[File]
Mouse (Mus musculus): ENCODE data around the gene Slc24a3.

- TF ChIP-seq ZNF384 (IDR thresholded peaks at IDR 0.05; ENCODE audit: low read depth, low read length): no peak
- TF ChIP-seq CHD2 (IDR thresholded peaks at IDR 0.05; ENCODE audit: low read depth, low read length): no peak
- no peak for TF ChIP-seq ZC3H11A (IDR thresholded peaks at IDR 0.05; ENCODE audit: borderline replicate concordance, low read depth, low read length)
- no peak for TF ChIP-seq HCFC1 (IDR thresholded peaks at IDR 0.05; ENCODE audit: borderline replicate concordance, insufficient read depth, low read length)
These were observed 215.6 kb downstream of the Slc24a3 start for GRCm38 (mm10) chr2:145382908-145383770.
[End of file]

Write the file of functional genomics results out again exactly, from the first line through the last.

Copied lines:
Mouse (Mus musculus): ENCODE data around the gene Slc24a3.

- TF ChIP-seq ZNF384 (IDR thresholded peaks at IDR 0.05; ENCODE audit: low read depth, low read length): no peak
- TF ChIP-seq CHD2 (IDR thresholded peaks at IDR 0.05; ENCODE audit: low read depth, low read length): no peak
- no peak for TF ChIP-seq ZC3H11A (IDR thresholded peaks at IDR 0.05; ENCODE audit: borderline replicate concordance, low read depth, low read length)
- no peak for TF ChIP-seq HCFC1 (IDR thresholded peaks at IDR 0.05; ENCODE audit: borderline replicate concordance, insufficient read depth, low read length)
These were observed 215.6 kb downstream of the Slc24a3 start for GRCm38 (mm10) chr2:145382908-145383770.